OK, but now I’m really confused.
As someone who walks most places — at least around town — I get to know or recognize other walkers or bicyclists.
Last Wednesday was Colorado’s Bike to Work Day, so I asked Jeff Madison, Rio Blanco County’s natural resources specialist and planning director, if he rode his bike to work, like usual.
“I ride every day, unless it is raining hard (like last Friday), or the roads are sloppy with melting snow — my pants get wet,” Jeff said. “I’m not trying to make a statement or influence anyone; I just enjoy the ride and don’t like messing with a car on cold mornings. I think most people assume I got a DUI and don’t have a license.”
By the way, that’s not the reason why I walk so much. I’m just too cheap to pay for gas.
When I first moved to town, I didn’t have a washer and dryer, so I had to use the laundromat.
But I haven’t been back to the laundromat since around the first of the year, though I had heard it has new machines.
“Meeker Laundry has recently made significant upgrades,” said Tom Alley, owner of the laundromat.
Alley said the new machines are more efficient and use less detergent and water, which is good for the environment.
“The Meeker Laundry has been a fixture in our town and in continuing operation since the 1950s,” Alley added.
You may have noticed the work under way in front of the laundromat, on Eighth Street. It is part of a sewer replacement project by the Meeker Sanitation District.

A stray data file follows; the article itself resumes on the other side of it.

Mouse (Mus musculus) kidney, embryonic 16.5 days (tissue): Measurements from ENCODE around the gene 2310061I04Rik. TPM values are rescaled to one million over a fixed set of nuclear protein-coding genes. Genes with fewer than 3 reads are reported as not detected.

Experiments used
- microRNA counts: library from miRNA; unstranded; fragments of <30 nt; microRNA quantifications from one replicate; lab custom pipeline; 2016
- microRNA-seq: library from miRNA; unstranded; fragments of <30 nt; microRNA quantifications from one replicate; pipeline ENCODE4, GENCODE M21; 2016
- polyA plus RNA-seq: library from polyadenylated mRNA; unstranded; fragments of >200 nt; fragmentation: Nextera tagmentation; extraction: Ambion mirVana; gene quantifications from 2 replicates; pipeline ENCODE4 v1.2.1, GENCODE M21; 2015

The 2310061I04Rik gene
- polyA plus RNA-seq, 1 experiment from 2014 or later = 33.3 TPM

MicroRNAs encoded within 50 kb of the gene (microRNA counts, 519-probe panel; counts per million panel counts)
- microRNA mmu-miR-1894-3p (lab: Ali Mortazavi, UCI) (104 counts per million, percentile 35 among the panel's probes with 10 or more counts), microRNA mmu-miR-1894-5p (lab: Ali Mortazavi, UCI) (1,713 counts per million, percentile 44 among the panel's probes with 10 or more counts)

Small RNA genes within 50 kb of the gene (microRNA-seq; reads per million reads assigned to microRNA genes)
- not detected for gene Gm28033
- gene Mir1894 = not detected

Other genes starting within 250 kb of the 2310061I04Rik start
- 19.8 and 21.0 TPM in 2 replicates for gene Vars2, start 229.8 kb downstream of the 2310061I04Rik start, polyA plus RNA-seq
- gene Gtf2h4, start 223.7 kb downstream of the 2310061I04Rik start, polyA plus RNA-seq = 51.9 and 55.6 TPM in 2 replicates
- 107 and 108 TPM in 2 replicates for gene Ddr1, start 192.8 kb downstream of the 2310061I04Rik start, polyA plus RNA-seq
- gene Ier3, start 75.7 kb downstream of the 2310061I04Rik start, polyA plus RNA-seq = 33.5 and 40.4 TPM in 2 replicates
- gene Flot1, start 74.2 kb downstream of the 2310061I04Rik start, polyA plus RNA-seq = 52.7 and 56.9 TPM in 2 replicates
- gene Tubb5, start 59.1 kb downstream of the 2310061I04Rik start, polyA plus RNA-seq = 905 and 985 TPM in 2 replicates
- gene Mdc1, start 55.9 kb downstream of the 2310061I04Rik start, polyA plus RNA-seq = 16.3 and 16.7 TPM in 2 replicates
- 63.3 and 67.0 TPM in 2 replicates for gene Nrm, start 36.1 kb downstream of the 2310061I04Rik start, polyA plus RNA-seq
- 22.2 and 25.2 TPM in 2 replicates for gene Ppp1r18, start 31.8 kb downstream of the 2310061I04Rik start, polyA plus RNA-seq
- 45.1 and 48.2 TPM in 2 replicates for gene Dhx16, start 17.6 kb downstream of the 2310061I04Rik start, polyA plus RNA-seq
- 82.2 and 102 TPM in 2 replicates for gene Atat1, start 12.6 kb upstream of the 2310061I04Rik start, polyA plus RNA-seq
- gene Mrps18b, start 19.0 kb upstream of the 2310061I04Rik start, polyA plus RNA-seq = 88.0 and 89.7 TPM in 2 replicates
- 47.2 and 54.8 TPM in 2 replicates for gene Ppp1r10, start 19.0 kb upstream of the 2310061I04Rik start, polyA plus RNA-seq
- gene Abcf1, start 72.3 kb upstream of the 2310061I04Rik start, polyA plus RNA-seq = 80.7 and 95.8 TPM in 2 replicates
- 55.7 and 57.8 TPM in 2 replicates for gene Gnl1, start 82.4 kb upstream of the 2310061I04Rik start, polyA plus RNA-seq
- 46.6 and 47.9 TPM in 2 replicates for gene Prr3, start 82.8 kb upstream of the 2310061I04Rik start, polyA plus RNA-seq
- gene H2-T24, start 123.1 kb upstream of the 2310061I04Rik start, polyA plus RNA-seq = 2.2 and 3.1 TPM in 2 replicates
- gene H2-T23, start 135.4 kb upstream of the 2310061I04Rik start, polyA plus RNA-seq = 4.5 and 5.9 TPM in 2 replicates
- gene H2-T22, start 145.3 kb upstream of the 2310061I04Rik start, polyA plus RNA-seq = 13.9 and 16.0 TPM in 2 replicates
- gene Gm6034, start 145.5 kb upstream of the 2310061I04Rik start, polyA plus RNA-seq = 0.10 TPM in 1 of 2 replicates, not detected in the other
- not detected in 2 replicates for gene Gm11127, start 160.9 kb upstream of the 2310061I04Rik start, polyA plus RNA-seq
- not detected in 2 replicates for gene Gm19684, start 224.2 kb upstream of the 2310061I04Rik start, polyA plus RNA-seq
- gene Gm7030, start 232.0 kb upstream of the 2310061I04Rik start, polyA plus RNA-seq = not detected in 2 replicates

“This is an ongoing project that we’ve had in the works for several years, where we’re upgrading and replacing old, undersized sewer mains,” said Gail Frantz, office manager for the sanitation district. “I know it’s an inconvenience, but it’s for the betterment of the community.”
The $1.4 million project is partially funded by an energy impact assistance grant through the Colorado Department of Local Affairs. Frantz said she hoped the work, which will affect other streets and alleys in town, would be completed by the end of September.
Dessa Watson, Rio Blanco County Extension agent, is a big fan of the band Junior Giant. Her father and brother are members of the band, which will perform at a free concert on the courthouse lawn following the Range Call parade Saturday. I heard the band at Dessa’s wedding reception. Get ready to rock …
When I saw Chris Brasfield last week at Rangely Town Hall, the first thing she asked was, “Did you take the picture of Peter at the energy meeting?”
“Yeah,” I said hesitantly, figuring I must have done something wrong. “Why?”
“You called him Steve,” Chris said, showing me a copy of the photo clipped from the newspaper.
Sure enough, there in the photo caption, where someone had highlighted it in yellow, I saw where I had indeed referred to Peter as Steve.
“Oh, no,” I said. “I know better than that. I’ve referenced Peter in the paper countless times.”
“Yep, we’ve been giving him a hard time about it ever since,” Chris said, not making me feel any better.
I went to Peter’s office to apologize, and he was a good sport about it. He even said having an alter ego could have its advantages.
“Now when somebody calls town hall to complain, I can say, ‘Wait, you’ll have to talk to Steve.’”
Anyway, sorry for the mix-up, Steve.
I mean, Peter.
Jeff Burkhead is editor of the Herald Times. You may e-mail him at firstname.lastname@example.org.